In Part I, there was an example of a crossed Aldol Condensation leading to a mixture of products where only one may have been desired. The question was raised, how might one implement control over this reaction? It’s important to note the conditions for the reaction between acetaldehyde (Acet) and propionaldehyde (Prop) utilized NaOEt and EtOH as reagents. This particular choice of reagents leads to “thermodynamic control” over the reaction. The greatest synthetic utility of the Aldol Condensation is realized through carefully implemented kinetic control of the reaction conditions at low temperature using lithium diisopropylamide (LDA) or a comparable base for deprotonation.
In 1985-86, the primary consumers of chemists across the board were agrochemical, polymer, biopharmaceutical, and petroleum companies. Many people who were in research positions for 5, 10 and even 15 years had a B.S. or an M.S. in organic chemistry. Back then, the Ph.D. was a less common degree when compared to the number of other degrees in departments. People believed Ph.D.s were “armchair” chemists whose job was to conceive novel ideas and experiments, as well as new courses of action. The notion of how Ph.D.s apply their advanced degrees to their careers in chemistry has since then changed considerably. As the dynamics of careers in chemistry change, so must the expectations.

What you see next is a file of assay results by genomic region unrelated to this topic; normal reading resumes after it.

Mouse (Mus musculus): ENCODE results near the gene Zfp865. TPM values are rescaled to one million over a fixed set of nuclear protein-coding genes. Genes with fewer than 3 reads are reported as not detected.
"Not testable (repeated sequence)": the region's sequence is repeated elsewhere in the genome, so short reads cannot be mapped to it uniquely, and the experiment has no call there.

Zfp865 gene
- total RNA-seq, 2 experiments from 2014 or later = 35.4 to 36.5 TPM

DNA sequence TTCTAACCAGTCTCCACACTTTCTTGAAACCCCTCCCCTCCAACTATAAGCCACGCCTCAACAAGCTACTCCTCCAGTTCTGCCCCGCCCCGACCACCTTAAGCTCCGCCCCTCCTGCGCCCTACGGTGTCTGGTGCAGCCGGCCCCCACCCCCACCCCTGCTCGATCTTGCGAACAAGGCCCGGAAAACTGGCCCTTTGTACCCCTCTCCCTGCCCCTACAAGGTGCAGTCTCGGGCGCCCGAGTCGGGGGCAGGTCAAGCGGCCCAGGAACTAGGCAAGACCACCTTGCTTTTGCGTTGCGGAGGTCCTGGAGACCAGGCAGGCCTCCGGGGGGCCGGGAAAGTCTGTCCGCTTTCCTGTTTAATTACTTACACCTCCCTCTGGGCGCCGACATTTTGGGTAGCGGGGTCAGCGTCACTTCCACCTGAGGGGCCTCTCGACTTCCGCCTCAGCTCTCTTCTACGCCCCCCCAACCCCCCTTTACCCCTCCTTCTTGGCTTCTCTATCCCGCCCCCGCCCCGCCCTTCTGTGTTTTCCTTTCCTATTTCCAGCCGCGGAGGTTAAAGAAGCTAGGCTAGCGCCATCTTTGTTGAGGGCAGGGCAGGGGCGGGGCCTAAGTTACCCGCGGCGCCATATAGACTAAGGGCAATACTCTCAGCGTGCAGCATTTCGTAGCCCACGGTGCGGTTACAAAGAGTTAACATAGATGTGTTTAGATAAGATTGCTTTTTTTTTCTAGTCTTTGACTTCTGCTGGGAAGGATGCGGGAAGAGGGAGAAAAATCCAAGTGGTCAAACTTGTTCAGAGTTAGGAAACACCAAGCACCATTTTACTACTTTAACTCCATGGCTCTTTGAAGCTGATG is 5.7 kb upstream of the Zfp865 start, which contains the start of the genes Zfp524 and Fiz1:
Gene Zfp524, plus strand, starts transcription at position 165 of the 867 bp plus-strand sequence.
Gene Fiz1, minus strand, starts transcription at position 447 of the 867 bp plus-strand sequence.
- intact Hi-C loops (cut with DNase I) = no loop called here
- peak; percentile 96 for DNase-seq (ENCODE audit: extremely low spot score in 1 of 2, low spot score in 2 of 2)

Some of my students tell me that the laboratory is the best part of their Organic Chemistry experience. The “laboratory experience” is meant to reinforce the lecture portion of the course, and even to provide you with a chance to have fun making things with your hands. Mentioned here are some pointers to help you get the best from the lab section of the course.
First, take the lab portion concomitantly with the lecture. Whenever possible, take the lab portion concurrently with the lecture portion of the course. When taken together, your experience in the lab will shed light and provide more intimate detail about certain topics. It will also prepare you for “laboratory based” questions on exams (they do sometimes appear). Continue reading
This article details lessons I’ve learned from students in general and Organic Chemistry. After ten years of teaching and tutoring, I’ve found common themes in questions asked by students who need my help.
“Why is this so hard?”
“Why do I have to take this – I’m not getting anything from it?”
“I can’t understand anything my teacher says.”
“This is the most difficult class I have.”
“I hate this class.”
Many times I’ve heard this from some of my brightest students, so what’s happening? Continue reading